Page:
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Slow pace of ECD shift to Basic Education, school robberies a concern for Sadtu

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The South African Democratic Teachers Union has raised concerns about the slow and uneven progress in ensuring the shift of Early Childhood Development from the Department of Social Development to the Department of Basic Education.

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THE SOUTH African Democratic Teachers Union (Sadtu) has raised concerns about the slow and uneven progress in ensuring the shift of Early Childhood Development (ECD) from the Department of Social Development (DSD) to the Department of Basic Education (DBE).

This comes after the union held its first 2023 national executive committee (NEC) meeting in Boksburg recently to address educational, wage and organisational matters.

During the meeting, the NEC commended all the provinces that have made progress towards improving the salaries of ECD practitioners and condemned the other provinces that have not improved – more specifically, the Eastern Cape province refused to appoint almost 300 qualified ECD practitioners.

Despite it being active in consultation forums convened by the DBE and the South African Council for Educators (Sace) regarding the National Induction Framework for new teachers, Sadtu warned the DBE senior officials who have been frustrating the Grade R matter for their personal egos.

“The Grade R matters are now receiving attention after the union has written a strongly worded letter to the Basic Education Director General and copied the Minister. The NEC noted that there was a tendency by these senior officials (DDGs) to use the issues affecting hard-working Grade R to settle their petty political scores with the union. Sadtu will never tolerate such unprofessional behaviour by these senior officials (DDGs). Victory for Grade R matters is certain,” it said.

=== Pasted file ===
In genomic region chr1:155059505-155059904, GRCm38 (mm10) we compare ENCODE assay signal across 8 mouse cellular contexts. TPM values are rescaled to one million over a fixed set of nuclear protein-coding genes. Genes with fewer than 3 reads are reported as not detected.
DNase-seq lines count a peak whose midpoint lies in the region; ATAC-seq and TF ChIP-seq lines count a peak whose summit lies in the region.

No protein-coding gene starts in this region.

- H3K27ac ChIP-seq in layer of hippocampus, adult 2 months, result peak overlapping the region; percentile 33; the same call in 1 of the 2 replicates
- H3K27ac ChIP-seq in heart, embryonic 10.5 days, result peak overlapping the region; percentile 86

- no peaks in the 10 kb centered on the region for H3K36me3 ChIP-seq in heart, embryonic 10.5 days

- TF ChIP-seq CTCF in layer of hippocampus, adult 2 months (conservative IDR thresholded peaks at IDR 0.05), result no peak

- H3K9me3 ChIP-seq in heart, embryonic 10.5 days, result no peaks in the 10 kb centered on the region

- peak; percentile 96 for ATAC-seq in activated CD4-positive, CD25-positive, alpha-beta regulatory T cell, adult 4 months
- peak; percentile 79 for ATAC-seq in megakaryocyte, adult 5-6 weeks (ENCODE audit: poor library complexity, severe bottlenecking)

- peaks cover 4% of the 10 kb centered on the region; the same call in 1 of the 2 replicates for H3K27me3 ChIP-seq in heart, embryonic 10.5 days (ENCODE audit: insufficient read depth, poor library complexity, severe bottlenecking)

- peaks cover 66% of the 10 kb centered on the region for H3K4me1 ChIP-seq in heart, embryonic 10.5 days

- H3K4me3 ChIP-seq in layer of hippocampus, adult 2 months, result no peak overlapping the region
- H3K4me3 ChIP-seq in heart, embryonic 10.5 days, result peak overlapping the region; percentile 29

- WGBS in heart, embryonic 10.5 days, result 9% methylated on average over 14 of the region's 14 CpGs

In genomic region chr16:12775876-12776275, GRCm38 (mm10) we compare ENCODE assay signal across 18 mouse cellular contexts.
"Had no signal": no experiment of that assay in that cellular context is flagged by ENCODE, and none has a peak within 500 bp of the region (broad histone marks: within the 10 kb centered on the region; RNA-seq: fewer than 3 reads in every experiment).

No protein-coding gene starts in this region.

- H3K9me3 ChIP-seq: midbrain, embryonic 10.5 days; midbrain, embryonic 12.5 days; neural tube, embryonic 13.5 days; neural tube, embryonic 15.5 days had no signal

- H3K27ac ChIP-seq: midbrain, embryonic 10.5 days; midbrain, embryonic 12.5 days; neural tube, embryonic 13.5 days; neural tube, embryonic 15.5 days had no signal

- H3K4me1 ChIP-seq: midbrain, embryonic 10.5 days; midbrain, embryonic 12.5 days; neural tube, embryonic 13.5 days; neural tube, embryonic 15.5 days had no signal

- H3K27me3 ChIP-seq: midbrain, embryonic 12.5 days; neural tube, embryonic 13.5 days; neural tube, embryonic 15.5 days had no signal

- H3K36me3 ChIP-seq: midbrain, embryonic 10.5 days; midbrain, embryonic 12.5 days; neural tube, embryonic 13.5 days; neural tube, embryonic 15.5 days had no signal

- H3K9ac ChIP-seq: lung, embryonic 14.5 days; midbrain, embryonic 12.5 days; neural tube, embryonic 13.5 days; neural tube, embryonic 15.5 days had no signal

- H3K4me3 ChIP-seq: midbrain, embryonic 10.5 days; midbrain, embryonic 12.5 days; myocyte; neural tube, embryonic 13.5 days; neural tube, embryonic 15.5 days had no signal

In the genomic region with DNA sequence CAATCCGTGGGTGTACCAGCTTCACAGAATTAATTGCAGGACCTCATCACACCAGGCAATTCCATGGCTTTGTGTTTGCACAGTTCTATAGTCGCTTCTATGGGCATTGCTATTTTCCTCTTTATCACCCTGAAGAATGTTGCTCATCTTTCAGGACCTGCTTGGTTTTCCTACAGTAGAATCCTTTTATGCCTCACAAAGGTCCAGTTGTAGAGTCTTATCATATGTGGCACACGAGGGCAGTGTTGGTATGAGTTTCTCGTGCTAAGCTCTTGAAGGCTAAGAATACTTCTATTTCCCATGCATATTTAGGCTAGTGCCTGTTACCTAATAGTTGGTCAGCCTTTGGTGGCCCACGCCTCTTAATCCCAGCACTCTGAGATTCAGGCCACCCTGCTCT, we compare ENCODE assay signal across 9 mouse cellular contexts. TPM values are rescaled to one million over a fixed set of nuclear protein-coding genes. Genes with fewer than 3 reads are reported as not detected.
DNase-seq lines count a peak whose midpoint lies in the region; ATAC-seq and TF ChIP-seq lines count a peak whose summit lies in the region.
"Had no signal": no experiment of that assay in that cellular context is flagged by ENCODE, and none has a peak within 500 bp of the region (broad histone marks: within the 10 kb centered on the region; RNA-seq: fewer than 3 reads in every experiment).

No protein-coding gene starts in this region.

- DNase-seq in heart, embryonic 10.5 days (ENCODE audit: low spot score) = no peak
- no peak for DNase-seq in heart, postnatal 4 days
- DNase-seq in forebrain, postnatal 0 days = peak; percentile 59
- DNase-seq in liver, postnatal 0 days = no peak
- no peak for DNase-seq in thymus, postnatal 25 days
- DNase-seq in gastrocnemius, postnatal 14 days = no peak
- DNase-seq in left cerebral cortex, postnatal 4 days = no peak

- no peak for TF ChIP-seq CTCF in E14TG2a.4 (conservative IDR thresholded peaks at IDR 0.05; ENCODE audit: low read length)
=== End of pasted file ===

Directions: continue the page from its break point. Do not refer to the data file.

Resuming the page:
Meanwhile, the educators union also raised concerns about the increasing numbers of violence and robberies in schools since the beginning of the 2023 academic year. KwaZulu-Natal was the most affected province.

“In some of these robberies, the robbers came with speed point machines and forced teachers to swipe their (bank) cards. A branch chairperson was shot but survived in a similar incident in Sweetwaters, Pietermaritzburg,” it mentioned.

It highlighted that five schools could not function around Nkandla as principals were threatened by community members who closed access roads to schools demanding service delivery from the government.

“In KwaMaphumulo, community members chased away teachers who are not from the area demanding the employment of local graduates,” it added.

The NEC warned that these incidents may have a negative effect on the psychological well-being of teachers and the delivery of education as teachers in the affected schools are requesting to be transferred to other districts because they feel unsafe.

“This may lead to the closure of some schools as there would be no teachers prepared to teach in such schools,” it said.

It also lamented the slow pace by the department in providing psychosocial services to educators as well as learners.

To address the matter, the union resolved to redouble its internal well-being programme.

The union encouraged the parents and members of the public to work closely with law enforcement agencies to root out these criminal acts in the best interest of the teaching force and learners.

“We commend the bravery of our members who refused to be bullied and assisted in the apprehension of some of these gangs,” it said.

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